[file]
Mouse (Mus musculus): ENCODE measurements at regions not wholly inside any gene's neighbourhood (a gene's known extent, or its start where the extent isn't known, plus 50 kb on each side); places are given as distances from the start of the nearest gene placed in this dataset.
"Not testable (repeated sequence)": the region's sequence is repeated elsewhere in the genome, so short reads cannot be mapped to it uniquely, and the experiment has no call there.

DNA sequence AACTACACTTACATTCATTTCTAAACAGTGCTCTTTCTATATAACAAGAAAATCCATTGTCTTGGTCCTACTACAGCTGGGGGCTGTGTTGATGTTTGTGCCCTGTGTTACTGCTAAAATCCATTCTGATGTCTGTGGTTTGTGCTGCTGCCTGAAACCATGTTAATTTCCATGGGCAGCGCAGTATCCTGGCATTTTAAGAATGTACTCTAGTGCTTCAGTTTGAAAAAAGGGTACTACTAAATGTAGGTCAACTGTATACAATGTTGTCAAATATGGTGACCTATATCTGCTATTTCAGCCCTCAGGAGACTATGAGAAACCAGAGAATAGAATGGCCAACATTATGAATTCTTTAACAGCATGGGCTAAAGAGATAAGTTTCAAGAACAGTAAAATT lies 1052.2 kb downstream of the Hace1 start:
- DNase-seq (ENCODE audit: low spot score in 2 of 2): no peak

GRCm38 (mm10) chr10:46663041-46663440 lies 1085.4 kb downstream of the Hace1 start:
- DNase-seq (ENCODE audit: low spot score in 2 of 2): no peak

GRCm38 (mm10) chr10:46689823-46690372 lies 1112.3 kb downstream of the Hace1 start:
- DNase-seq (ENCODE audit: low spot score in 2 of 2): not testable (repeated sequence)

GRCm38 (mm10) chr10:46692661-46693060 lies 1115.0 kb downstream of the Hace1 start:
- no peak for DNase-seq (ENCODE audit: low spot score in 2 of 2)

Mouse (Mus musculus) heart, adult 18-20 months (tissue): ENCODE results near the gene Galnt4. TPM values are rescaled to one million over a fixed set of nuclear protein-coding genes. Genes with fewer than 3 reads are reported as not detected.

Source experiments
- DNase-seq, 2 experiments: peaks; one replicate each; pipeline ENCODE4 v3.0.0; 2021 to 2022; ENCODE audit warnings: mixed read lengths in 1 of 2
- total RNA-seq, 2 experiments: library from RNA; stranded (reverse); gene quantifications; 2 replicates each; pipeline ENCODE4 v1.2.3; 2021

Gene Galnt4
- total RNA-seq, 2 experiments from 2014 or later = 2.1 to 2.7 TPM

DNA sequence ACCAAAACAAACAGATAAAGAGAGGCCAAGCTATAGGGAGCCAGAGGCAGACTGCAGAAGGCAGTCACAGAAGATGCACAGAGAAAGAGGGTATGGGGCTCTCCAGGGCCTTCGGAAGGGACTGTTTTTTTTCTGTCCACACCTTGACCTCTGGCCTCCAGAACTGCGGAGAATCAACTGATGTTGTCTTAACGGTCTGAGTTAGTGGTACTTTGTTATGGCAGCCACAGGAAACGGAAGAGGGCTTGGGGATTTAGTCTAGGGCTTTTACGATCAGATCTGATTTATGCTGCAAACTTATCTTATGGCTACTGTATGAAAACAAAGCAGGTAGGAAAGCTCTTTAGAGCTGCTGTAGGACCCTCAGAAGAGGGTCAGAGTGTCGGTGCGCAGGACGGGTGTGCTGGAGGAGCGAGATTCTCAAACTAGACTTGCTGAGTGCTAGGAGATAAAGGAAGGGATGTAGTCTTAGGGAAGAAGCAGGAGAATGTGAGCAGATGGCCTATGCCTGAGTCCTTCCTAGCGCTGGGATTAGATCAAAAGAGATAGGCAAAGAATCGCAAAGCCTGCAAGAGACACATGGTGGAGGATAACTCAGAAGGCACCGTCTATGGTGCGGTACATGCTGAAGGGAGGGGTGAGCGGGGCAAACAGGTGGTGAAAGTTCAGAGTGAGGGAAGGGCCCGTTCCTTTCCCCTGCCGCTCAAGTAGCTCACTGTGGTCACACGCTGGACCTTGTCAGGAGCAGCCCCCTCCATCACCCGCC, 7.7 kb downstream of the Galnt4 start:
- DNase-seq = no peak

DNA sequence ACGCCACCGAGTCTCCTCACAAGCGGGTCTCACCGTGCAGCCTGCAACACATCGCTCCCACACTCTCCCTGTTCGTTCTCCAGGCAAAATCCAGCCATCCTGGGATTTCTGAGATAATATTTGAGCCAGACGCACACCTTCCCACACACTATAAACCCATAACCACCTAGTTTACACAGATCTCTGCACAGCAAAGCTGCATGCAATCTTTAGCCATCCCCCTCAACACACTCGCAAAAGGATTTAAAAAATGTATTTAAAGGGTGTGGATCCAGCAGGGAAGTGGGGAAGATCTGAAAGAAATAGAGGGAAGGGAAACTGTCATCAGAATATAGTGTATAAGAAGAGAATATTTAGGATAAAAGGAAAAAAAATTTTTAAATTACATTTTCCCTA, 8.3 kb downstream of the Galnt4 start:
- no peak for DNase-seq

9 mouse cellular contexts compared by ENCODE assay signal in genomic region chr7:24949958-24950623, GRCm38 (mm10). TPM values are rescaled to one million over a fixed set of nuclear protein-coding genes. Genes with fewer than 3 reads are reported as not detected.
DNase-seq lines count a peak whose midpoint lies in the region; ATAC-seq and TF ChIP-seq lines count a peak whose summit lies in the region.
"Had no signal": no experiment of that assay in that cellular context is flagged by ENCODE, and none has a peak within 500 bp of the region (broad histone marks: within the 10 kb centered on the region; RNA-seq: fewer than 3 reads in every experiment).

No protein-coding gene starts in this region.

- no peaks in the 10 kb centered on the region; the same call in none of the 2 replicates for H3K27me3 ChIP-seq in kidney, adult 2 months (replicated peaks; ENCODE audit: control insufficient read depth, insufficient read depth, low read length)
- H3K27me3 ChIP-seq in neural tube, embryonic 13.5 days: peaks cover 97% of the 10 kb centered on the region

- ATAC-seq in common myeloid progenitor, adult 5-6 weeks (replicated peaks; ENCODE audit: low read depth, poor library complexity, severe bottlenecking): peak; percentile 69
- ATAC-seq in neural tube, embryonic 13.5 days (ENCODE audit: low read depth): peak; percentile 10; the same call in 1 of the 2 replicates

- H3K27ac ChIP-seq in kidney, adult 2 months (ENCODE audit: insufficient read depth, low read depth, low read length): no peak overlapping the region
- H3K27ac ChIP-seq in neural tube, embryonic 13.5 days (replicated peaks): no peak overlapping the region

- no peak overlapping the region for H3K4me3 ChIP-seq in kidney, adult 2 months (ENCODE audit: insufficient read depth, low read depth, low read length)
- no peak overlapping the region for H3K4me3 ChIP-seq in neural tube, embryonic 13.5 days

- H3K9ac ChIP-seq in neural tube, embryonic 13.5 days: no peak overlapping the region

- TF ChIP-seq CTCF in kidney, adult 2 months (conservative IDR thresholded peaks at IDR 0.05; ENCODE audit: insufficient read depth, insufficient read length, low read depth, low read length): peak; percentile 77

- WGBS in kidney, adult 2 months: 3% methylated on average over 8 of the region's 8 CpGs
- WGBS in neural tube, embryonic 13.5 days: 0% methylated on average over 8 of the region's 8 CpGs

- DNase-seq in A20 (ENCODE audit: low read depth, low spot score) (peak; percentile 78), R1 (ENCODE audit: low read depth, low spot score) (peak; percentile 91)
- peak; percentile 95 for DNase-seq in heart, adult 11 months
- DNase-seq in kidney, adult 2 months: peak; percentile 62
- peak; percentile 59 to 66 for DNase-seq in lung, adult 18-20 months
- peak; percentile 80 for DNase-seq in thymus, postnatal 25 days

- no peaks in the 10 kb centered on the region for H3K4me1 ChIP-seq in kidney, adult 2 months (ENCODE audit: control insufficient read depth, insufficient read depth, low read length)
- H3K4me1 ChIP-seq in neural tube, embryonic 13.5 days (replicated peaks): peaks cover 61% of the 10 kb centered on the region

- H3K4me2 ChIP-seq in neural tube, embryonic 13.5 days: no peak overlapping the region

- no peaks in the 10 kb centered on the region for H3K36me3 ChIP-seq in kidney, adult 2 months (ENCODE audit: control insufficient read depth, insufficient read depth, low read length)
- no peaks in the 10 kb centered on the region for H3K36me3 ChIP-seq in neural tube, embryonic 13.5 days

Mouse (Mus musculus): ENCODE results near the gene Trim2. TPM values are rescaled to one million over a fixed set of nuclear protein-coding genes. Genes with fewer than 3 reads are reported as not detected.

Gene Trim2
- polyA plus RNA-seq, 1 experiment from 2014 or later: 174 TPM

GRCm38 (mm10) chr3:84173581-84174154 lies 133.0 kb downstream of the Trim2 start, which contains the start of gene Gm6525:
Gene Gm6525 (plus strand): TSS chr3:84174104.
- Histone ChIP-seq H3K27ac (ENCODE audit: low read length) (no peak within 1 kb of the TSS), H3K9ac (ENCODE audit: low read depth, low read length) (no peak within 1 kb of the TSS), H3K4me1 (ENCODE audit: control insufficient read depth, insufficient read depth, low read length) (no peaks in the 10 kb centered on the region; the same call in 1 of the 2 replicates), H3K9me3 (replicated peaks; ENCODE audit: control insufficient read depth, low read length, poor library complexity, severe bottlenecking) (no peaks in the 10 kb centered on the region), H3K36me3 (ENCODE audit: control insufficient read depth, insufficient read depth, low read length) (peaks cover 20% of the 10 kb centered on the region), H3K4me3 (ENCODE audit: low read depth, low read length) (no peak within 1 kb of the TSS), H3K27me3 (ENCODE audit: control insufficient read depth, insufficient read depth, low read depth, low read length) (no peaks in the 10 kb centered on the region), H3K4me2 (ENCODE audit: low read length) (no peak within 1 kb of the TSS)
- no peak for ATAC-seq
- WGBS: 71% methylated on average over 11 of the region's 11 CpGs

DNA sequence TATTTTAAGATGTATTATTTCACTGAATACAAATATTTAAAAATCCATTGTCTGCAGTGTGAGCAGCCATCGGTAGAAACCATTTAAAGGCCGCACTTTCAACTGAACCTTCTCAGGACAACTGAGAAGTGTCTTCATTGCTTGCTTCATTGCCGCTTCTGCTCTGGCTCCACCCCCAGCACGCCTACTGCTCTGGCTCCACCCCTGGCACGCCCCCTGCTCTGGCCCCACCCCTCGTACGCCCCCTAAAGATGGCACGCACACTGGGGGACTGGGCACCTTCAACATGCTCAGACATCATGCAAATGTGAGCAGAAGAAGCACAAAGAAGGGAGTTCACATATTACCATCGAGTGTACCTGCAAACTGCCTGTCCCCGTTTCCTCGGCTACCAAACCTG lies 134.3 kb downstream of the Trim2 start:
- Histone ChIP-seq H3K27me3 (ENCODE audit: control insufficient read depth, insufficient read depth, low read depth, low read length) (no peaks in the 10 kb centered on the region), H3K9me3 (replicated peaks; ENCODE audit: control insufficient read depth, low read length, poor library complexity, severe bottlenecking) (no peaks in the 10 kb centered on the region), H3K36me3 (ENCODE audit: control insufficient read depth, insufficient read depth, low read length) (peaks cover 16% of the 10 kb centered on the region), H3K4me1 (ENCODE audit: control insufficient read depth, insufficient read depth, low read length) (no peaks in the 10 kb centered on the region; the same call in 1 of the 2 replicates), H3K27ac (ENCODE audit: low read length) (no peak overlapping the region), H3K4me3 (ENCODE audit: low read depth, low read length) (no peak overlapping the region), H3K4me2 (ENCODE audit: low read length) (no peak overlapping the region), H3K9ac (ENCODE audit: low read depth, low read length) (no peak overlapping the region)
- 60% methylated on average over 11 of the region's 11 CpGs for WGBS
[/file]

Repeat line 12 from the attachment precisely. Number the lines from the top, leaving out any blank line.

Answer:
Source experiments